A California Association of Realtors study released last week showed that — with Bay Area median home prices soaring over $1 million and median incomes insufficient to carry such loans — fewer than 1 in 5 Bay Area residents can afford to buy into the local market. – See more.
We need to do more to address this out-of-control crisis. But no single policy by itself will sufficiently address the problem. What we continue to require are across-the-board solutions.
One San Mateo is a local community group whose overarching mission is to increase fairness and inclusion in San Mateo. As part of our efforts to craft affordable housing solutions, One San Mateo has recently completed a months-long deliberative process addressing the proposed extension of Measure P. This involved presentations from both sides, numerous conversations, and a structured discussion that culminated in a blind vote. The outcome of this process is that One San Mateo has decided against supporting the extension of Measure P. Below is a statement of our rationale.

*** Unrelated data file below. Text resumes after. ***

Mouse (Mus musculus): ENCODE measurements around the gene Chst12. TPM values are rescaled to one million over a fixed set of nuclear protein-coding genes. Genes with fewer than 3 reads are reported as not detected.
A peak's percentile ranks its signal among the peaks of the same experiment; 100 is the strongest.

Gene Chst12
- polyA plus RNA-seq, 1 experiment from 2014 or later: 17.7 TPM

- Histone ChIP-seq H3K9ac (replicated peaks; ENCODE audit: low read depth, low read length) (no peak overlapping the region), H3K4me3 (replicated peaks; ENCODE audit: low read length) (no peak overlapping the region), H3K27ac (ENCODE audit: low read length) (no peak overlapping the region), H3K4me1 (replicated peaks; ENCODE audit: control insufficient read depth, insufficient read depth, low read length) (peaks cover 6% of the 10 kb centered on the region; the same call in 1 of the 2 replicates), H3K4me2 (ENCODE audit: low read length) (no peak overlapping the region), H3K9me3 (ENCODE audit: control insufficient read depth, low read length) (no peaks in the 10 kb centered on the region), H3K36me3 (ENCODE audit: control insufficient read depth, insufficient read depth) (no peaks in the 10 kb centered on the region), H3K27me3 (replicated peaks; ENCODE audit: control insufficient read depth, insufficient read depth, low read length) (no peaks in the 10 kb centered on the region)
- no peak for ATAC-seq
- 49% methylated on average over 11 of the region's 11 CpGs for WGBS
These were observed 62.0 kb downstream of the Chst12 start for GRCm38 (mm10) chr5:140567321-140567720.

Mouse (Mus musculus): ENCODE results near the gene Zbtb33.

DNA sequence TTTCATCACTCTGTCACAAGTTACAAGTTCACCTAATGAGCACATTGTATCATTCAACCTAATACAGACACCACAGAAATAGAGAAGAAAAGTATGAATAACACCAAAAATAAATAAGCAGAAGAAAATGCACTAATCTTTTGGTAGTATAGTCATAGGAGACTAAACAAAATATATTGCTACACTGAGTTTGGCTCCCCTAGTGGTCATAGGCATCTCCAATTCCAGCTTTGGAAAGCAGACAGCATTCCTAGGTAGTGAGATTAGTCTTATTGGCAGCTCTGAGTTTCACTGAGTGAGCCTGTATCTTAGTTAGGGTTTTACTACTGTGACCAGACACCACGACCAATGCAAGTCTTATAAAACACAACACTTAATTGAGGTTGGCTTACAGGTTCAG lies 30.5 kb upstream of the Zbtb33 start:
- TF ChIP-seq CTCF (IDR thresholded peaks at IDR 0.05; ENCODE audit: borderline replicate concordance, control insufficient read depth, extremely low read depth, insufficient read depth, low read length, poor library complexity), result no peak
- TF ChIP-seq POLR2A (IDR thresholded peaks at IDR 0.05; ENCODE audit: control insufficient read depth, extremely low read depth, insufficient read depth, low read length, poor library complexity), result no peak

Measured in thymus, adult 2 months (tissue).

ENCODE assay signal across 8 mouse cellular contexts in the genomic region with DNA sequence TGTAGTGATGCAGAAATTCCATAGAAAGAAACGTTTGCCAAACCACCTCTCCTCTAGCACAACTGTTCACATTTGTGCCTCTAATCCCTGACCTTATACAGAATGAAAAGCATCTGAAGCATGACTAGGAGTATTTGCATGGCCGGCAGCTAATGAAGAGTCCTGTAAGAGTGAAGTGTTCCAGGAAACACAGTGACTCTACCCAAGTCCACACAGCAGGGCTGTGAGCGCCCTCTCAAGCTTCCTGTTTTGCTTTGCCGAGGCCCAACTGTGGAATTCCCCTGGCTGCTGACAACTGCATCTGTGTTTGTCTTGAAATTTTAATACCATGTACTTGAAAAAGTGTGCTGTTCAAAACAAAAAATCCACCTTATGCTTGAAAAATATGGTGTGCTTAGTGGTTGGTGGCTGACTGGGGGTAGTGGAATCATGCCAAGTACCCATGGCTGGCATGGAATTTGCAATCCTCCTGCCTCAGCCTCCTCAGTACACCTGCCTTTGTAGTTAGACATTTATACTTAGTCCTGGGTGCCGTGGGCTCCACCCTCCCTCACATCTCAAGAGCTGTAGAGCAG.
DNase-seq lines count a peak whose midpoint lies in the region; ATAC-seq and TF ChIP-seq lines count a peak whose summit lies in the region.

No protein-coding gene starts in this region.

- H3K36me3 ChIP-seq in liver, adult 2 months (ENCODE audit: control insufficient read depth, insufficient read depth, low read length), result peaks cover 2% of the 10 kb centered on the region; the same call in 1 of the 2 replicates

San Mateo’s current height and density limits have been in effect for nearly 30 years. They were first introduced in 1991 as Measure H and were re-authorized in 2004 as Measure P. Much has changed since they were first adopted. Our city and region have experienced extraordinary economic growth, adding jobs at a rapid rate. In comparison, the production of housing has been minimal, and the resulting imbalance has caused rents and home prices to soar.
The situation today, therefore, is very different from when voters previously enacted San Mateo’s height and density restrictions. We now face a full-blown housing affordability crisis impacting almost every aspect of our community. Many long-time residents are being forced out, tearing families apart. We are experiencing a shortage in vital workers, from restaurant employees to teachers and medical staff. And as people have been driven farther away, so have commutes lengthened and car-hours on the road increased. The housing crisis is a detriment to us all.